One In 5 Family Medicine Doctors Accepts Payments From Pharmaceutical Companies Related To Opioids
Since the Physician Payment Sunshine Act of 2010 was implemented, every pharmaceutical company has been required to report any payments made to doctors in the U.S. This database permitted researchers at Boston Medical Center to conduct a comprehensive study in which they examined over 375,000 payments made by drug companies to more than 68,000 doctors.
These payments, which were made between August 2013-December 2015 were not research-related and were categorized as “transfers of value.” They included payments sent directly to doctors, as well as reimbursements for meals, travel, consulting, and speaking fees.
From the study:
“Most payments were for speaking fees or honoraria (63.2% of all dollars), whereas food and beverage payments were the most frequent (93.9% of all payments). Physicians specializing in anesthesiology received the most in total annual payments.”
The authors noted that they carefully examined all opioid medications and found that fentanyl was the most common drug linked to payments from drug companies. The next most frequently reported medication was OxyContin, made by Purdue Pharma.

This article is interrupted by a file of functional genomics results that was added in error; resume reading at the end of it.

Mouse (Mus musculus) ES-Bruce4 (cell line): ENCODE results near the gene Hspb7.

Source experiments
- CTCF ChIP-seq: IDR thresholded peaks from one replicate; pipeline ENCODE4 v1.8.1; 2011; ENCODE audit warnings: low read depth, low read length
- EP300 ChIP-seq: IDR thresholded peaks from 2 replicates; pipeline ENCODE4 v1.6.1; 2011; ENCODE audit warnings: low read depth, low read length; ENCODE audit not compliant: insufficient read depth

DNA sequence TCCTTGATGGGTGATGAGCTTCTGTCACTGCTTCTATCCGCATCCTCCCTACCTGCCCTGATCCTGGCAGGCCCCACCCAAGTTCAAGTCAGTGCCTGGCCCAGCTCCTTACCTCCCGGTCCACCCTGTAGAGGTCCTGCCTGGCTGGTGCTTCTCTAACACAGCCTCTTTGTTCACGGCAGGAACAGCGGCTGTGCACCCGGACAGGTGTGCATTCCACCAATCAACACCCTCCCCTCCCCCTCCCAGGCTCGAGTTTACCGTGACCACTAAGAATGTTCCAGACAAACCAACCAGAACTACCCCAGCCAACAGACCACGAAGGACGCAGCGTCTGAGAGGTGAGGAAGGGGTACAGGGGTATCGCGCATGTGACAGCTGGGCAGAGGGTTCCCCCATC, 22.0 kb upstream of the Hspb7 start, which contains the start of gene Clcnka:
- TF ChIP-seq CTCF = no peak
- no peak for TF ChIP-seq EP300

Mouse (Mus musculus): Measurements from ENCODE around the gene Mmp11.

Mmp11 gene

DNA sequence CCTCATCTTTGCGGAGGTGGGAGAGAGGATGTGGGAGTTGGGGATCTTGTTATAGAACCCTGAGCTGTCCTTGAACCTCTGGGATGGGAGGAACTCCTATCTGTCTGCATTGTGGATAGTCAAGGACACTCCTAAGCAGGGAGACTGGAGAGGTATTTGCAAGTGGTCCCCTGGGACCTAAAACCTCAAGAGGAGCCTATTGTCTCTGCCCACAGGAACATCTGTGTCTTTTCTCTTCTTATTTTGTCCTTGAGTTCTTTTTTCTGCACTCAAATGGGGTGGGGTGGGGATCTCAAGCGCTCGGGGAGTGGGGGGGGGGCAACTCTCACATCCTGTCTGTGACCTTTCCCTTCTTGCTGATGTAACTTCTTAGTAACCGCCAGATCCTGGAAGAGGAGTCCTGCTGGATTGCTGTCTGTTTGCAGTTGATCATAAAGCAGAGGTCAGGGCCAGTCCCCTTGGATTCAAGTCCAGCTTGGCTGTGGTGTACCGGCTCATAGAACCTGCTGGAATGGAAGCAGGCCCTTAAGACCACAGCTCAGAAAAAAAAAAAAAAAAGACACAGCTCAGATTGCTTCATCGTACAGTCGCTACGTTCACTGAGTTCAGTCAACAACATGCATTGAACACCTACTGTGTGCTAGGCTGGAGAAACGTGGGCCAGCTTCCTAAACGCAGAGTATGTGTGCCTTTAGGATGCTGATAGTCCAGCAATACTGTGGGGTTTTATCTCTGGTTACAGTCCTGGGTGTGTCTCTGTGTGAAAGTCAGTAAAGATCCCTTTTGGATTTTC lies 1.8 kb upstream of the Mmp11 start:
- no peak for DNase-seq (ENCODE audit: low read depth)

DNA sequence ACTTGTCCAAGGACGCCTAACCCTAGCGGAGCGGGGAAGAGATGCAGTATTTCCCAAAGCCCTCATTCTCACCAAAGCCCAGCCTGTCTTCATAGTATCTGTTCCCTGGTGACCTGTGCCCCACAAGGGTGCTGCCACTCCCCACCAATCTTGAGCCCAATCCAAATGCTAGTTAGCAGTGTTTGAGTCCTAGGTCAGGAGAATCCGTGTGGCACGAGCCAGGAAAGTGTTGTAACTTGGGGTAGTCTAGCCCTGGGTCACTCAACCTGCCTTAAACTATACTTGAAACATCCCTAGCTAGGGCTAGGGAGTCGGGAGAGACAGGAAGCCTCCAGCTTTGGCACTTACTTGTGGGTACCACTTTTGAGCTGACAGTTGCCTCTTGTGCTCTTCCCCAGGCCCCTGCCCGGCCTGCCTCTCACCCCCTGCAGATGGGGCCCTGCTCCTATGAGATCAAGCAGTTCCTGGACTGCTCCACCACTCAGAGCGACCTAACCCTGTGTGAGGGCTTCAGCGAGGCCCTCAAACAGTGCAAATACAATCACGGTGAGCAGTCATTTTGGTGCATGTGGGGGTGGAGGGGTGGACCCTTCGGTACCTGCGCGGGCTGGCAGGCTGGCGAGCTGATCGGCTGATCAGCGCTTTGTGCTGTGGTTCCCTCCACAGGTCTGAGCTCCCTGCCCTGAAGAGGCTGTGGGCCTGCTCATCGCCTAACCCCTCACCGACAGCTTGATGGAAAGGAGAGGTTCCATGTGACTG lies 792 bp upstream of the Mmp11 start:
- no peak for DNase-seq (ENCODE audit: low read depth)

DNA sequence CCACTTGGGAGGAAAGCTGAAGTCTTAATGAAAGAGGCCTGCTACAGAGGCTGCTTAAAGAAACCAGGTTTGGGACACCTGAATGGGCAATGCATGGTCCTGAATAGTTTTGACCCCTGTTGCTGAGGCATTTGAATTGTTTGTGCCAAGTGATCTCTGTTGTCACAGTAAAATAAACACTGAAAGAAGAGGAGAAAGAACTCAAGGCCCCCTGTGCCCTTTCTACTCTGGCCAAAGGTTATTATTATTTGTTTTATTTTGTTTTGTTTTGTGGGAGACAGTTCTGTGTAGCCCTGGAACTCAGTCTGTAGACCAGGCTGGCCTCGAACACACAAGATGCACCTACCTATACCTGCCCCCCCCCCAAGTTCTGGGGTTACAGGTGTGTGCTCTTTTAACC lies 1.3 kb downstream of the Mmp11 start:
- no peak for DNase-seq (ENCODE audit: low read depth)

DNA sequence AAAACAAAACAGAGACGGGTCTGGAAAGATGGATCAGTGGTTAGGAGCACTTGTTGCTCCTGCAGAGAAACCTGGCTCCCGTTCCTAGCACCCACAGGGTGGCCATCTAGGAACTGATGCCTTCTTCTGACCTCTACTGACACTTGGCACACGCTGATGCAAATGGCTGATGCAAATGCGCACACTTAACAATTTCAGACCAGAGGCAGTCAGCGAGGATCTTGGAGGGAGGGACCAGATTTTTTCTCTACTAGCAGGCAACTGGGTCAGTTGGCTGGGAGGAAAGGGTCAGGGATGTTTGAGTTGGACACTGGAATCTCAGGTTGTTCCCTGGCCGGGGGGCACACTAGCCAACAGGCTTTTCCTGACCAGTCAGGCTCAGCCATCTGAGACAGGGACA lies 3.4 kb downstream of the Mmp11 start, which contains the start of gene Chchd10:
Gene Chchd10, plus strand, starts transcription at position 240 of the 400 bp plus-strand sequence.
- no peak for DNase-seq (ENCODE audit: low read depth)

Conversely, opioids designed to be abuse-deterrent were not associated with as many opioid-related payments to doctors. These formulations were linked to only 20% of the total payments, and buprenorphine, one of the most common treatments for opioid dependence, was associated with less than 10% of the money received.
Money received by the physicians from drug makers were not generally significant, but over time, began to total staggering figures. The average paid per doctor annually was just $15.
However, the top 1% were paid $2600 or more yearly. Collectively, these physicians were paid more than $38 million (receiving 82.5% of the total payments), and the payments received throughout the study totaled more than $41.6 million.
The authors concluded that approximately 1 in 12 U.S. physicians received a payment related to an opioid during the 29-month study period. They stated that these findings “should prompt an examination of industry influences on opioid prescribing.”
~ G. Nathalee Serrels, M.A., Psychology